Tech Focus Wed 22nd June, 2022
Everything you need to know about MLOps
MLOps is still a fairly new concept in many organisations, but according to Cognilytica, the global MLOps market will be worth $4 billion by 2025. The industry is growing by around 50% each year, as organisations look to deliver more value from cutting-edge AI programmes.
We asked our Equal Experts experts to provide answers to some of the most common questions about MLOps:
What is MLOps and why do we need it?
MLOps is a culture and set of best practices that teams can follow to productionize machine learning models. We need MLOps because it can replace the old-fashioned approach of building models in a separate data science team, and then throw them over the wall to a software engineer team.
What is the difference between MLOps and DevOps?
The difference between MLOps and DevOps is that MLOps is more far reaching as a framework. In many ways, MLOps can be seen as an extension of DevOps. Once a team productionizes machine learning models, some special roles are needed like Data Scientist and Machine Learning Engineers. MLOps gives guidance on how to integrate these roles, and how to handle the technology that is needed to develop and evolve the machine learning models.
How do you learn MLOps?
If you want to learn MLOps the good news is that there are plenty of courses and tutorials. Our advice is not to focus too much on the tools, but to learn the technology-independent best practices and patterns.
What does MLOps stand for?
It stands for Machine Learning Operations.
Why don’t AI projects make it to production?
Many companies don’t realise that a machine learning model only starts its life in a (Jupyter) notebook. Once you have built a model, it needs to evolve and become a part of your technology landscape. This phase of AI development is the most difficult and probably takes most of the time. If you are struggling this article might help.
When is the best time to employ MLOps?
The best practices for MLOps can be applied to any project and team that is working with machine learning. There’s no one best time to employ MLOps.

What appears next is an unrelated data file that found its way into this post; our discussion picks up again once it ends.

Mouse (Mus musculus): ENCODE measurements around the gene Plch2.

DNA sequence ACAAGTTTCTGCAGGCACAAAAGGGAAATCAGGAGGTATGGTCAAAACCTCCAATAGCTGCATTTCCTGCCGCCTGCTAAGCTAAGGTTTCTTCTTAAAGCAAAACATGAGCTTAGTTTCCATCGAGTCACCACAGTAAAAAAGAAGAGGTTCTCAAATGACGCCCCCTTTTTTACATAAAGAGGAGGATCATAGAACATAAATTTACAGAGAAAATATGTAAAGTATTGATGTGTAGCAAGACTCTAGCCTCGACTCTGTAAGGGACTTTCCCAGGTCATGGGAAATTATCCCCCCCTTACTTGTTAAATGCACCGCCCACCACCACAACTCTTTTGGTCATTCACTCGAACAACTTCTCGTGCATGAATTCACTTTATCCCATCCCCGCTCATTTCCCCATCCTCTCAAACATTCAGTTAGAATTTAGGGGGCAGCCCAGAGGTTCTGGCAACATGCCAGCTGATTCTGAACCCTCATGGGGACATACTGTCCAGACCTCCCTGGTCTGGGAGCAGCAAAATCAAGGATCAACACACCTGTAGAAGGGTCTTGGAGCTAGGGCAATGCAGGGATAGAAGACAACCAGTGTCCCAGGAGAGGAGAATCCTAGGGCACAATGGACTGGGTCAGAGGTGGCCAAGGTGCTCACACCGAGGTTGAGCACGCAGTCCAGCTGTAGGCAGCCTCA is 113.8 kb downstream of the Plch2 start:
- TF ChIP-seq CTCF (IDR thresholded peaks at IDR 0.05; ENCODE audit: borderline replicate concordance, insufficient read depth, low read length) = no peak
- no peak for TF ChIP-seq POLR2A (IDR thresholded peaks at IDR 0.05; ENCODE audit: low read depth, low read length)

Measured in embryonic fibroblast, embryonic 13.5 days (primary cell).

How do you deploy ML models into production?
To deploy ML models into production, remember that an ML model should be treated as an artefact that needs to be versioned, governed, and managed. This artefact can be deployed to a system in a variety of ways. A common one is in the form of an API, where a wrapper is placed around it so the model can serve as a microservice. Now the API can be published on the company network. Other options are to load the model artefact in memory for distributed stream processing, as a procedure in a database or to deploy the model on edge devices in the internet of things.
What are examples of ML models in daily life?
Nowadays there are too many examples to mention. Some examples of ML models in daily life might include the social media feed you see using a machine learning model to present you content. The spam filter in your email is a machine learning model. The recommendations that a website presents to you. A self-driving car is packed with ML. Basically any system that works with data is likely to have an ML model integrated.
Why do ML models degrade in production?
ML models degrade in production because of a process called data drift. This means that the data that the model is using in production is different from the data that it was trained on. This is common, since in most use-cases system behaviours change over time, for example customer behaviours change frequently according to the season. Therefore it is important to keep retraining your models on recent data.
Are machine learning and AI the same thing?
No, machine learning and AI aren’t the same thing. Machine learning is a subset of AI where algorithms are developed and trained on historical data, without being explicitly told how, to make predictions about new data. AI is mostly used in a broader sense, indicating systems that perform intelligent tasks in a human-like manner.
If you want to learn more about MLOps, we’ve written a playbook (pdf version), blogs and case studies which can all be found here.